Rumor named best in show on Tuesday from field of nearly 2,800 dogs

The five-year-old German shepherd with the black and red coat from Wisconsin captured the title of America’s top dog by winning best in show at the Westminster Kennel Club dog show on Tuesday night at Madison Square Garden.

Rumor the German shepherd named Westminster’s best in show – as it happened
Minute-by-minute report: Rumor the German shepherd earned the title of America’s best dog by winning the Westminster dog show on Tuesday night
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Rumor had come within touching distance of the top prize at Westminster a year ago, entering as the nation’s top-ranked dog but falling short at the final hurdle after winning the herding group to make the last seven. She retired into a presumed life of maternity afterward, but after failing to conceive re-entered competition last month for one final run at America’s most prestigious title.

“It’s unbelievable,” said Kent Boyles, the dog’s breeder, co-owner and handler. “I’m not sure I have the words to describe it.”

Rumor, whose official champion’s name is Lockenhaus’ Rumor Has It V Kenlyn, moved effortlessly and elegantly around the ring to beat out a stacked field of six other group winners, among them a Norwegian elkhound named Duffy, a Pekingese named Chuckie, a miniature poodle named Aftin, a boxer named Devlin, a Norwich terrier named Tanner and an Irish setter named Adrian who was awarded a runner-up prize as reserve best in show.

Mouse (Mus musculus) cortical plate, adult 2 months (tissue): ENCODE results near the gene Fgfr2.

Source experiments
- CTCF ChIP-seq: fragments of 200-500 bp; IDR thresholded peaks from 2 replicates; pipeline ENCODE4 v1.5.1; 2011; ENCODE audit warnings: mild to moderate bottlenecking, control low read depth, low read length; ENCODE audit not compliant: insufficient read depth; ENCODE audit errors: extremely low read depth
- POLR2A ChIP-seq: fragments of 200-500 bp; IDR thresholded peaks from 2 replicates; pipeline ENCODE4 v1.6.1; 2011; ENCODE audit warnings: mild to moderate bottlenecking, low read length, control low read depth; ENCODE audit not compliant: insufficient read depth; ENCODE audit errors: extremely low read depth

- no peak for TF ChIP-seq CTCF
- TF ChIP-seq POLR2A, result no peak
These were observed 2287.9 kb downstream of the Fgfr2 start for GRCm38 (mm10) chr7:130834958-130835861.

“She’s got an awesome attitude and a lot of beautiful details about her,” Boyles said. “She really enjoys showing.”

The 51-year-old Boyles becomes the second breeder-owner-handler of a best in show winner in as many years after Valerie Nunes-Atkinson, who did it for the first time since 1983 in helming CJ the German shorthaired pointer last year.

Rumor, named for the Adele song “Rumour Has It” that was released 10 days before she was born in 2011, becomes only second German shepherd in Westminster’s 141-year history to win the sport’s most coveted title and only the second winner from the herding group. Manhattan, another German shepherd, took the top prize in 1987.

“The German shepherd standard talks about quality and nobility,” said Thomas H Bradley 3d, the veteran judge who assessed Tuesday’s final seven. “When you recognize it, it hits you at home, and that’s what it really is.

“She is just magnificent.”

Boyles, who has shown dogs for 35 years, looked relieved shortly after midnight as he fielded questions from a throng of media and onlookers, confirming that Rumor, after winning her 104th best in show title, was quitting on top after surviving a winnowing-down process that began on Monday morning with 2,798 entries in 202 breeds and varieties drawn from 49 states.

“This is her official retirement,” he said. “She can’t accomplish any more than what she’s accomplished. This is the ultimate win for her.”



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